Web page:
New urban wildlife refuge opens in Albuquerque
Posted at: 09/27/2012 5:40 PM
| Updated at: 09/27/2012 6:04 PM
By: Stuart Dyson, KOB Eyewitness News 4
Albuquerque's South Valley is home to the first urban National Wildlife Refuge in the southwest region of the country.
It's called Valle de Oro - Valley of Gold. Old-timers will remember it as Price's Dairy, deep in the Valley on south 2nd Street.
It's 389 acres that will now be a protected home for all kinds of wild birds, antelope and coyotes - and open to the public.
U.S. Interior Secretary Ken Salazar joined Sen. Jeff Bingaman, Rep. Martin Heinrich, County Commissioner Art De La Cruz and other dignitaries to formally establish the refuge Thursday morning.
It's just 8 miles from downtown Albuquerque - rich farmland tucked along the wooded banks of the Rio Grande. About half of the state's population lives within a half hour drive of the new refuge. Neighbors expect tourists and business growth - both are welcome in economically troubled communities like Mountainview.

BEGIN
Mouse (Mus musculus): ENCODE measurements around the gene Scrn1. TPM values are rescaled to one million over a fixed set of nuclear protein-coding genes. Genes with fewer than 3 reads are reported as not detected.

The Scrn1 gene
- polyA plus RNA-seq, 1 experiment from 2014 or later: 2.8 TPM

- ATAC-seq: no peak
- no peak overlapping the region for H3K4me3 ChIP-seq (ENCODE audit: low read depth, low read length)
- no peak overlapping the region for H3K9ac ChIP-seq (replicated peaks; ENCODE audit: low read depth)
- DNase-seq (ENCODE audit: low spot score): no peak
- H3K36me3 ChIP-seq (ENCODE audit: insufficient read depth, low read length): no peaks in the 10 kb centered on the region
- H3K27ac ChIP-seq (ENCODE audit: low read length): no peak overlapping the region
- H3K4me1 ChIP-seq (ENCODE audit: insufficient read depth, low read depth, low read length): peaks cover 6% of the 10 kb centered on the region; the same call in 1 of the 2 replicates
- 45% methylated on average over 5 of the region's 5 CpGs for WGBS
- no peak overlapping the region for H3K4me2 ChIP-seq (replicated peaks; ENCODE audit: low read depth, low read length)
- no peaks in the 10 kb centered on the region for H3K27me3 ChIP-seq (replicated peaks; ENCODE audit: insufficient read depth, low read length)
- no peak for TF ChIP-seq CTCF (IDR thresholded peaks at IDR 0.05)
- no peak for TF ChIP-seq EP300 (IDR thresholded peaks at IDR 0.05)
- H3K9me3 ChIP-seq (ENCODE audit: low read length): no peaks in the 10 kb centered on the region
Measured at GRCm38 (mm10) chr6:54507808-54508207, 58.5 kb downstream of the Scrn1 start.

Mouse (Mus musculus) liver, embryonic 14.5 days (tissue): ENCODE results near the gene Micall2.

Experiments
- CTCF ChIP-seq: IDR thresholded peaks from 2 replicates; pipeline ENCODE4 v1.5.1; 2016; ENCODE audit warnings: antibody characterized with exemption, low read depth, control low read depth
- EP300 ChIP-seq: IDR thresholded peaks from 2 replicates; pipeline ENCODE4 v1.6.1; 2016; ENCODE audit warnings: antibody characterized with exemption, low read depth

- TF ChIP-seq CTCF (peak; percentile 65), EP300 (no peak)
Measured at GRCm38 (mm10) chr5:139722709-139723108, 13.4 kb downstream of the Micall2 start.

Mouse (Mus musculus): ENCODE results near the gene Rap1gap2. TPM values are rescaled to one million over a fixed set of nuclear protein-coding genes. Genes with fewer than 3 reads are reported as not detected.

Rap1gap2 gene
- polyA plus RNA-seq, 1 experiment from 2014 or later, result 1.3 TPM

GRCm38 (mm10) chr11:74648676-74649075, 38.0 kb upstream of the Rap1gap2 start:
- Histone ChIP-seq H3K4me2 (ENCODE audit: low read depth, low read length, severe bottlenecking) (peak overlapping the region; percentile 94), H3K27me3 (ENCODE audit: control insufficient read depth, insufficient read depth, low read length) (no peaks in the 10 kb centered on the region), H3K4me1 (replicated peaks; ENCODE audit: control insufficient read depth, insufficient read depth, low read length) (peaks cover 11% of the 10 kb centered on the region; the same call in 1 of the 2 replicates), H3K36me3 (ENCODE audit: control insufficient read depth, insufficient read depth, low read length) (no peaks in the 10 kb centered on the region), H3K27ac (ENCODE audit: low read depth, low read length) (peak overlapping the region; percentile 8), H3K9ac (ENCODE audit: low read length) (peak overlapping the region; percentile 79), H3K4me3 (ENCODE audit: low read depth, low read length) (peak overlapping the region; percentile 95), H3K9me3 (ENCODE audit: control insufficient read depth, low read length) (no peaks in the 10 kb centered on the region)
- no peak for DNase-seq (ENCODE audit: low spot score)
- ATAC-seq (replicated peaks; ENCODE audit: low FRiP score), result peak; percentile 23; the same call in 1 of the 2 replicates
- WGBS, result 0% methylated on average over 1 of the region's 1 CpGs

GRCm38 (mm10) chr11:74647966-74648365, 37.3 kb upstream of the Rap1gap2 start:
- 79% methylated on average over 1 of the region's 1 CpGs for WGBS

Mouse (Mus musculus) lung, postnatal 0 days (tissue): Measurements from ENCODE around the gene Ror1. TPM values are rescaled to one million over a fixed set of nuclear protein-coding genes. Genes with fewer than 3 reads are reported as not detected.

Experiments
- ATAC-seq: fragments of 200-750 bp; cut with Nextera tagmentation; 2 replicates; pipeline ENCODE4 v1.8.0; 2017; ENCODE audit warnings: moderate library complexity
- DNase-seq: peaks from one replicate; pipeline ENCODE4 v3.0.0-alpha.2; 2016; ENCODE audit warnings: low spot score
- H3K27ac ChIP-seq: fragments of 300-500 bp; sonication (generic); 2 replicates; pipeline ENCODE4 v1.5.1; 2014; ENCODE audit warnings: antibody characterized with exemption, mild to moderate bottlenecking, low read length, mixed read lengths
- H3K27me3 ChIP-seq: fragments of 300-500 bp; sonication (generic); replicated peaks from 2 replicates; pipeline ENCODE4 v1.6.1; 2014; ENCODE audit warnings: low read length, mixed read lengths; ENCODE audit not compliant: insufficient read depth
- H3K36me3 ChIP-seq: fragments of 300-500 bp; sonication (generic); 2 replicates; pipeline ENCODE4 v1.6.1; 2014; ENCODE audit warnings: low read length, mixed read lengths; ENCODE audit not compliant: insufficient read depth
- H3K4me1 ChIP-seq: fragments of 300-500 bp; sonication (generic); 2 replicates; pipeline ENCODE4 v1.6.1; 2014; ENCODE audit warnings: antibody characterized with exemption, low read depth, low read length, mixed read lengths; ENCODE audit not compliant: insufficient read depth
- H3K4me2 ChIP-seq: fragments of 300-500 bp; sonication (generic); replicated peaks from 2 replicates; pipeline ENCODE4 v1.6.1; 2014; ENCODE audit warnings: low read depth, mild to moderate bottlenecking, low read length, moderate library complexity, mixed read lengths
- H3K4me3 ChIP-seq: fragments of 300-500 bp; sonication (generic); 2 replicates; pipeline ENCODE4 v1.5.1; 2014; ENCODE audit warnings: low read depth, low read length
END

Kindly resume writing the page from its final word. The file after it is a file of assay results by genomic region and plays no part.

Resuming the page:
"This and the corridor that comes to it will change lives within the next five years," Mountainview Neighborhood Association President Angela West said. "In the long term it will change many lives. What it will do for children is absolutely profound."
"It's going to bring in education for the children," said Mountainview activist Nora Jean Garcia. "That is our main goal. We have put so much effort in the children here and this is going to give them all kinds of learning."
"Bringing this land into public ownership will give residents and visitors alike access to a beautiful natural space right here in our state's largest city," said Sen. Bingaman.
Bernalillo County taxpayers chipped in $5 million for the $11.5 million purchase of the land and water rights. Federal agencies picked up the rest of the tab, along with nearly $2 million from the Albuquerque Metro Arroyo Flood Control Authority. The Trust for Public Land was also an active player in the deal.
Salazar also formally established the Rio Mora National Wildlife Refuge in northeastern New Mexico Thursday afternoon. The Mora River flows through the new refuge for about 5 miles in a deep canyon. Philanthropists Eugene and Clare Thaw donated their Wind River Ranch on the banks of the Mora to make the refuge possible.